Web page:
Stephanie and Nan were stretched out, resting in our little lounge area after their wander through town. Apparently, Adriana had gotten them both lost. “Well, Mom,” she said, “instead of turning left, I turned right and we ended way in the wrong direction.” Based upon further enlightenment, it seems these girls ended up at the West Port and rescued themselves by hailing a cab who had as much fun telling them about “blowhard” visitors to Dundee as they did sharing their story of Dundee being their city of discovery that afternoon.

Which brings us back to my beginning, waiting for some more of my family to join together. While I’ve been writing this Stephanie and Nan went off, once, more, dear friends – to Vaguely quote Shakespeare’s Henry V, not into the breach but “doon the Conshie” to attempt to meet their missing sister and niece at Tay Bridge Station.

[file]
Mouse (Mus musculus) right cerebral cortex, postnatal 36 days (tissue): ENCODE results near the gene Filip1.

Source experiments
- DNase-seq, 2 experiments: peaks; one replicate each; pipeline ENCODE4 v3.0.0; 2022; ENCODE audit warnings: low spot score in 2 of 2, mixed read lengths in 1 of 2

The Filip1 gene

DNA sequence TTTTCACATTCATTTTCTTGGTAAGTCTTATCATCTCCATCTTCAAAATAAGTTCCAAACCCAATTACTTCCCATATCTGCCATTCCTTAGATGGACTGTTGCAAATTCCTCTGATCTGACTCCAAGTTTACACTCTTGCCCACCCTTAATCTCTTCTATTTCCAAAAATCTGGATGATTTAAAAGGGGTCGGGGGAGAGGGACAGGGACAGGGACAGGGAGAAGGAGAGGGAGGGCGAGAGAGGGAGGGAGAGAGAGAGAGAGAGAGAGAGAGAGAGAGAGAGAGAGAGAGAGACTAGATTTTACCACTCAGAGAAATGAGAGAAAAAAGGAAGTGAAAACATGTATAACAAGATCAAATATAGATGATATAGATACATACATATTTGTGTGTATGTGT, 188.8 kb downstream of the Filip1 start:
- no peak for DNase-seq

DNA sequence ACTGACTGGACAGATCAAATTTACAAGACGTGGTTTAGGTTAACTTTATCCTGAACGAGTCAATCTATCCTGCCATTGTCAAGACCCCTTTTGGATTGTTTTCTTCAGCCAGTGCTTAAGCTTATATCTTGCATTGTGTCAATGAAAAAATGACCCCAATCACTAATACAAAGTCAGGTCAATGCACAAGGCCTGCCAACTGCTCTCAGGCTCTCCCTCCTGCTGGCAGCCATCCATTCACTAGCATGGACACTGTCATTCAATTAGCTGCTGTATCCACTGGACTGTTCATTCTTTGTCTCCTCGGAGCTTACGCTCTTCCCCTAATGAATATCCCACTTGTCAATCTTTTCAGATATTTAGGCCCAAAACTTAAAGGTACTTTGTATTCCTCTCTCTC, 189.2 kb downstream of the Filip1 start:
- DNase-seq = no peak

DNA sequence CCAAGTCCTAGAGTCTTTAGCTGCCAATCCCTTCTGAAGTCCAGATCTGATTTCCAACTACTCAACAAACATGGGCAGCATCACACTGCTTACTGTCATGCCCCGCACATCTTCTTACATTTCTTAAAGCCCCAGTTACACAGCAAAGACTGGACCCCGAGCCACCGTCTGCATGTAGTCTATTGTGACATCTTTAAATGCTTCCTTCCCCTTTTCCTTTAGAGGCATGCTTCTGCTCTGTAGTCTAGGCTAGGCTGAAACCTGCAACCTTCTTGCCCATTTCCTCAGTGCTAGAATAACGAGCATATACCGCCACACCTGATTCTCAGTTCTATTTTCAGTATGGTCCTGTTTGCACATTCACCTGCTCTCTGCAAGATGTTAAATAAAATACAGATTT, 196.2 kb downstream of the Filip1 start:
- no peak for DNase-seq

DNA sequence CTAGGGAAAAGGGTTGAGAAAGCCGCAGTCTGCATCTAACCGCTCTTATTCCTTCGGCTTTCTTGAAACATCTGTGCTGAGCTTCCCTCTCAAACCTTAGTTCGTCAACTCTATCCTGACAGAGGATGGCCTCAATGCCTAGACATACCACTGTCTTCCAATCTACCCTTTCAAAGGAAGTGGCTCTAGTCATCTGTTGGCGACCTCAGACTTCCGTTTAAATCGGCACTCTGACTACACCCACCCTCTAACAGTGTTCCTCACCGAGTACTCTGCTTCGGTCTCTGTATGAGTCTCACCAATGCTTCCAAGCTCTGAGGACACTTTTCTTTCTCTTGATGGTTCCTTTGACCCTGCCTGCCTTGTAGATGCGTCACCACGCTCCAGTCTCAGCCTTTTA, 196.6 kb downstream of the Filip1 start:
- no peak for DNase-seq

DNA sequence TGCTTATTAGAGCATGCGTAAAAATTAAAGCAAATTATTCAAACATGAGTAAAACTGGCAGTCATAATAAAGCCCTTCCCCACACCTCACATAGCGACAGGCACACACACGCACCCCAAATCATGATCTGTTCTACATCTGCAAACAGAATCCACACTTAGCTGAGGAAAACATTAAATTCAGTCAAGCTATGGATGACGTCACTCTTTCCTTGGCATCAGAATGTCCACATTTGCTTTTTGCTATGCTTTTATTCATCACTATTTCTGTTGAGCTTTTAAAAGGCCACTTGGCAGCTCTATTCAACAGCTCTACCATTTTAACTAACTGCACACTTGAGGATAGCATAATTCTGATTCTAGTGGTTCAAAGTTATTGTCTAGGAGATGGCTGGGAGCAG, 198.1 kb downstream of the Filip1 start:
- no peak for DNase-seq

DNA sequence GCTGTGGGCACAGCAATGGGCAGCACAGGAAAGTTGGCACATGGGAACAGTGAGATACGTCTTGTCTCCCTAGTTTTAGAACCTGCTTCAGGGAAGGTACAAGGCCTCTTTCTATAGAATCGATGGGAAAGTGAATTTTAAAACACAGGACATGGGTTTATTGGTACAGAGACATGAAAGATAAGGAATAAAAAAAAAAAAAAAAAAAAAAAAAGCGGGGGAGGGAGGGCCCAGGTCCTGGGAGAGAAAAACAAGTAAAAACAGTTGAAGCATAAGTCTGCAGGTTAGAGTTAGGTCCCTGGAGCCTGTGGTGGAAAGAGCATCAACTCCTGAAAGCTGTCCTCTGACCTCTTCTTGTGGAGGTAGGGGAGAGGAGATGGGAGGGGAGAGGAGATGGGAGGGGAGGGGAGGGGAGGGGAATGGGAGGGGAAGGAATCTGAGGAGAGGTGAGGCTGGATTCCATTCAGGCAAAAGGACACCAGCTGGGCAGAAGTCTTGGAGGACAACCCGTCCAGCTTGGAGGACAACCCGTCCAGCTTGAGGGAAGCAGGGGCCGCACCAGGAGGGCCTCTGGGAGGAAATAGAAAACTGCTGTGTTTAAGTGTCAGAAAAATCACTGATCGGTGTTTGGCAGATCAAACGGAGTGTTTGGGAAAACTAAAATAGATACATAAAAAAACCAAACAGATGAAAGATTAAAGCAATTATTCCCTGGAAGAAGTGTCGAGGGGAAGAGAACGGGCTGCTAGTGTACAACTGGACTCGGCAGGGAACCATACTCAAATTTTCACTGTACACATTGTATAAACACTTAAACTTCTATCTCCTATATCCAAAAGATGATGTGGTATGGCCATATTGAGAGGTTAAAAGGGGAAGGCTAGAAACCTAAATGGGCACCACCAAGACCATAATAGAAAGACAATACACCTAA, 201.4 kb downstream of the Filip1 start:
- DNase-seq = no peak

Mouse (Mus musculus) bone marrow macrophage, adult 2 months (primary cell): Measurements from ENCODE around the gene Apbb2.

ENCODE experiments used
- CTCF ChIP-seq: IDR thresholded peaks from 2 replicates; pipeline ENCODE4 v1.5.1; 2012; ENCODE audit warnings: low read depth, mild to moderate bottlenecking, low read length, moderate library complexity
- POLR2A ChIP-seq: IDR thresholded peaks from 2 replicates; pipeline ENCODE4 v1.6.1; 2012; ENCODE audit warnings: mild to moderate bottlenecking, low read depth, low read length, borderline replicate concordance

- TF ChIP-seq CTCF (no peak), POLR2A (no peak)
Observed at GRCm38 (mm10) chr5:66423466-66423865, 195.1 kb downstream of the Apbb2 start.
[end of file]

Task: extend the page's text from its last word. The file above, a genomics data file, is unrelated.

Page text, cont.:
Somehow, they all missed each other because my two “escorts” decided they were hungry and while they were off finding an open restaurant, Tina and Edie arrived at the Station, caught a cab, and came on up to Dunlaw.

Thankfully, the girls kept their promise and called our host, Douglas, to learn their mission had been accomplished without them and home they came. But, knowing all about the brae by now they invested four pounds once more in a taxi.

The night was yet young for 10 p.m. Scottish time. Edie (Xylia’s sister and Tina’s elder daughter) vowing her mother’s desire for something to eat, soon set off to the 24 hour Tesco supermarket which is located, where you wonder? You have it – doon the Conshie, past the post office, and into the Wellgate.